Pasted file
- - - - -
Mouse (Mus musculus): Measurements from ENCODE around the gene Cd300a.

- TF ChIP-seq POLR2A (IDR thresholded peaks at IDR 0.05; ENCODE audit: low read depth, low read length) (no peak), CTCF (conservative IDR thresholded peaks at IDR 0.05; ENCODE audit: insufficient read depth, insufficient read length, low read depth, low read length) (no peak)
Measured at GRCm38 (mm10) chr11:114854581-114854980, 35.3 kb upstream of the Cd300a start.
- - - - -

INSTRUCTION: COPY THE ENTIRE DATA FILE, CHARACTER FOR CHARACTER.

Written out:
Mouse (Mus musculus): Measurements from ENCODE around the gene Cd300a.

- TF ChIP-seq POLR2A (IDR thresholded peaks at IDR 0.05; ENCODE audit: low read depth, low read length) (no peak), CTCF (conservative IDR thresholded peaks at IDR 0.05; ENCODE audit: insufficient read depth, insufficient read length, low read depth, low read length) (no peak)
Measured at GRCm38 (mm10) chr11:114854581-114854980, 35.3 kb upstream of the Cd300a start.